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[CLJ-928] instant literal for Date and Timestamp should print in UTC Created: 07/Feb/12  Updated: 01/Mar/13  Resolved: 24/Feb/12

Status: Closed
Project: Clojure
Component/s: None
Affects Version/s: Release 1.4
Fix Version/s: None

Type: Defect Priority: Major
Reporter: Steve Miner Assignee: Unassigned
Resolution: Completed Votes: 0
Labels: reader

1.4-beta1, Mac OS X 10.7.3, java version "1.6.0_30"

Attachments: Text File CLJ-928-instant-literals-for-Date-and-Timestamp-fogus.patch     Text File CLJ-928-instant-literals-for-Date-and-Timestamp.patch    
Patch: Code and Test
Approval: Ok


The default #inst returns a java.util.Date. Date is always in UTC, and doesn't know about time zones, but the implementation of the print method always renders it in the default time zone. For example,

user=> #inst "2012Z"
#inst "2011-12-31T19:00:00.000-05:00"

RFC3339 says:

4.3. Unknown Local Offset Convention

If the time in UTC is known, but the offset to local time is unknown,
this can be represented with an offset of "-00:00". This differs
semantically from an offset of "Z" or "+00:00", which imply that UTC
is the preferred reference point for the specified time.

java.sql.Timestamp should also print in UTC since that class doesn't keep timezone information. The print-method for Timestamp seems broken.

user=> (binding [*data-readers* {'inst #'clojure.instant/read-instant-timestamp}] (read-string "#inst \"2012Z\""))
#inst "2011-12-31T19:000000000000000-05:00"

user=> (binding [data-readers {'inst #'clojure.instant/read-instant-timestamp}]
(read-string "#inst \"2012-01-01T01:23:45.678+00:00\""))
#inst "2011-12-31T20:267800000000000-05:00"

user=> (java.sql.Timestamp. 0)
#inst "1969-12-31T19:000000000000000-05:00"

The implementations of the print-methods for Data, GregorianCalendar and Timestamp do too much string manipulation. I suggest doing some refactoring. (Patch coming soon.)

Also, the documentation needs some updating. clojure.instant/read-instant-date, etc. mention instant-reader but I think that mechanism was generalized as data-readers.

Comment by Steve Miner [ 07/Feb/12 1:28 PM ]

#inst literals for Date and Timestamp should print in UTC. Fixed round-tripping problem with Timestamp nanos (and re-enabled test). Refactored print-methods to avoid some string manipulations, particularly regarding Calendar timezone offsets. Added tests including those from CLJ-926, which this patch also fixes. Fixed doc on read-instant-date, etc.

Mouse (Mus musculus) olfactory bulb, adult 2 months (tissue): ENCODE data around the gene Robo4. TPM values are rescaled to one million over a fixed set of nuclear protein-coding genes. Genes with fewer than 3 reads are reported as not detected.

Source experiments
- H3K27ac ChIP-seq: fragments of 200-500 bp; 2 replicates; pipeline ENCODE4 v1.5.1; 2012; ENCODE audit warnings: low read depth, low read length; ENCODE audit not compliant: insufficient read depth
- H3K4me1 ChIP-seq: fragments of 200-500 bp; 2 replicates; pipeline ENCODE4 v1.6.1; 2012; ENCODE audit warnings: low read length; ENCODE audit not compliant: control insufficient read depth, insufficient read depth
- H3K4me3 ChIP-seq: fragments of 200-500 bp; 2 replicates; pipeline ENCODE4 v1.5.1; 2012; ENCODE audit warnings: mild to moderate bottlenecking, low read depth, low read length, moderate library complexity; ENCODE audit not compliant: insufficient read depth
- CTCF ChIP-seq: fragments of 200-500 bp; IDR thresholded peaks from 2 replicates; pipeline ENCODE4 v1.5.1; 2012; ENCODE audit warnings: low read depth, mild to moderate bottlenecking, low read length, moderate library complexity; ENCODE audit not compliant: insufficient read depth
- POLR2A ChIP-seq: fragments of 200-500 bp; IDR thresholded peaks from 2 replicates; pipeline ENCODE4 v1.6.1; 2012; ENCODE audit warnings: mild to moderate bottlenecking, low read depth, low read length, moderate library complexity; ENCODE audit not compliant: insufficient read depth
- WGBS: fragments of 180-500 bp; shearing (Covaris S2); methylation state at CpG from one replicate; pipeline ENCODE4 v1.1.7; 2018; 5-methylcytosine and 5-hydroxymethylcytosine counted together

Comment by Fogus [ 07/Feb/12 3:10 PM ]

Thank you. I will run this patch through the paces ASAP.

Comment by Cosmin Stejerean [ 07/Feb/12 7:09 PM ]

"Date is always in UTC, and doesn't know about time zones"

Given that pretty much all of the methods on Date return results in the local timezone, I wouldn't quite say that Date is always in UTC. Granted, most of those methods are deprecated; toString() however isn't and it also displays the date in the local timezone.

We can certainly force printing of dates in UTC, by overriding the timezone setting on SimpleDateFormat, and there might be other valid reasons for always forcing UTC representation. Dates not being timezone aware however doesn't seem like one to me.

Comment by Steve Miner [ 08/Feb/12 8:54 AM ]

It's only a slight exaggeration to say that a java.util.Date is intrinsically a long (milliseconds since "the epoch"). For Clojure's purposes, an "instant" is a point in time in a universal sense (not situated in a timezone) so UTC makes sense as the canonical form. RFC 3339 section 4.3 says to use "-00:00" for the offset when timezone information is unknown. java.sql.Timestamp is like a Date with an extra field for nanos so it also should use UTC for the canonical form.

My argument for UTC as the canonical form is that it best matches the desired semantics of a Clojure instant. I think it's the most conservative way to go and offers the best approach to interoperability by following RFC 3339.